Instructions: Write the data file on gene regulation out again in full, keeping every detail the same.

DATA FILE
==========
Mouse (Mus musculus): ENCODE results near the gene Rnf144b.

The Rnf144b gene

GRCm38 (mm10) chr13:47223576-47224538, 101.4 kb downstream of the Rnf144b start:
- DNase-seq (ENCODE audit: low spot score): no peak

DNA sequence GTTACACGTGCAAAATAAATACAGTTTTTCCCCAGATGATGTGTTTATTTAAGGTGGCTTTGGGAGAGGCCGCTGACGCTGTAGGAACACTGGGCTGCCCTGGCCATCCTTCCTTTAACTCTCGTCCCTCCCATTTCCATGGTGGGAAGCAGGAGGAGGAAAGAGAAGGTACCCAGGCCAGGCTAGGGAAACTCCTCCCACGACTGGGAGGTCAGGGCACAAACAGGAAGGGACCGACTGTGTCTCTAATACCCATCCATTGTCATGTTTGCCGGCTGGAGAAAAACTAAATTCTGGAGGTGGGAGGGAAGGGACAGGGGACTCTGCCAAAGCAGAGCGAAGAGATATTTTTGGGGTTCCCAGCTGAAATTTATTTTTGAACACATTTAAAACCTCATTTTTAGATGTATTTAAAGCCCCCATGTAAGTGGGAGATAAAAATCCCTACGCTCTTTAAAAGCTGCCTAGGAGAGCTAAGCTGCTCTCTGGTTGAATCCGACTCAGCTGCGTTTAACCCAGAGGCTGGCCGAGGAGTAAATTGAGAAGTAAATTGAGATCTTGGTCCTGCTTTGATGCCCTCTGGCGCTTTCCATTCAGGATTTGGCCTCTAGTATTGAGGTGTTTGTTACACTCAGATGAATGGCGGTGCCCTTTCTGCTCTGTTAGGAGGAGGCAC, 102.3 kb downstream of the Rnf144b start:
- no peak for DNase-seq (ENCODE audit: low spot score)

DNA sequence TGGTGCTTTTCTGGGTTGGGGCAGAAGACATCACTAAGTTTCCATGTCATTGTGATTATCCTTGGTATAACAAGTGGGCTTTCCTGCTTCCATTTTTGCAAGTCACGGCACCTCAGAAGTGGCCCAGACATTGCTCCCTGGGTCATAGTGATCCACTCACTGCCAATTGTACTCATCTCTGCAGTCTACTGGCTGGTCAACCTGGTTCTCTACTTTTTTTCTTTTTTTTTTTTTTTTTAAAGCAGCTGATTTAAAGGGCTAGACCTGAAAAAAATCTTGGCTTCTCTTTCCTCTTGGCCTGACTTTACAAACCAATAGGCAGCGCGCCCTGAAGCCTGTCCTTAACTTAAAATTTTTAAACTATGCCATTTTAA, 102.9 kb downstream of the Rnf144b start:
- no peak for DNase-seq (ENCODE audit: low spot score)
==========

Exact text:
Mouse (Mus musculus): ENCODE results near the gene Rnf144b.

The Rnf144b gene

GRCm38 (mm10) chr13:47223576-47224538, 101.4 kb downstream of the Rnf144b start:
- DNase-seq (ENCODE audit: low spot score): no peak

DNA sequence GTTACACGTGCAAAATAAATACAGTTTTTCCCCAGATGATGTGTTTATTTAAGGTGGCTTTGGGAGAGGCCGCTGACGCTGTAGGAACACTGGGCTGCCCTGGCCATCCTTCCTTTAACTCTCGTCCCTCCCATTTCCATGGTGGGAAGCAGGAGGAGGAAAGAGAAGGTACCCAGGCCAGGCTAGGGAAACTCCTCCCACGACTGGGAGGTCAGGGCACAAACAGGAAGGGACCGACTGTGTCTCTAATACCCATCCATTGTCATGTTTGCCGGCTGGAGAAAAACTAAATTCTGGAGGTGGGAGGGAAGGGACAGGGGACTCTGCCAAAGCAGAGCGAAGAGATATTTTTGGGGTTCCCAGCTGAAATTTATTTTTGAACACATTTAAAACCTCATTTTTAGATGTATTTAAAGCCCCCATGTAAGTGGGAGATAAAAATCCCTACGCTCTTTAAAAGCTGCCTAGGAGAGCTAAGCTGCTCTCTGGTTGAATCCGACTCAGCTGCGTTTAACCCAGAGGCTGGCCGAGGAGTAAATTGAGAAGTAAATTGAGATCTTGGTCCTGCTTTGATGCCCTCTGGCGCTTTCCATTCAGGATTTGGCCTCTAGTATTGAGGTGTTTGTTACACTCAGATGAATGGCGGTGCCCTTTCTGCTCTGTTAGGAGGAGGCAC, 102.3 kb downstream of the Rnf144b start:
- no peak for DNase-seq (ENCODE audit: low spot score)

DNA sequence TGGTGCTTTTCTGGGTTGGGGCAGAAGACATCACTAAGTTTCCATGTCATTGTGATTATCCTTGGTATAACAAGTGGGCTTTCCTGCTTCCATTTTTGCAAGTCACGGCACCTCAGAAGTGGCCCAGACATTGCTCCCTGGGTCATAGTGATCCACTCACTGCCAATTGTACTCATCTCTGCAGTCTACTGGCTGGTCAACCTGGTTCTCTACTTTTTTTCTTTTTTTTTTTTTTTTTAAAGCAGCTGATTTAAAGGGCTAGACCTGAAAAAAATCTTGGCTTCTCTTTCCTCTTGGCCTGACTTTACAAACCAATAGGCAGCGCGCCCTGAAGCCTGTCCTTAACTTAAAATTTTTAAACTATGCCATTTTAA, 102.9 kb downstream of the Rnf144b start:
- no peak for DNase-seq (ENCODE audit: low spot score)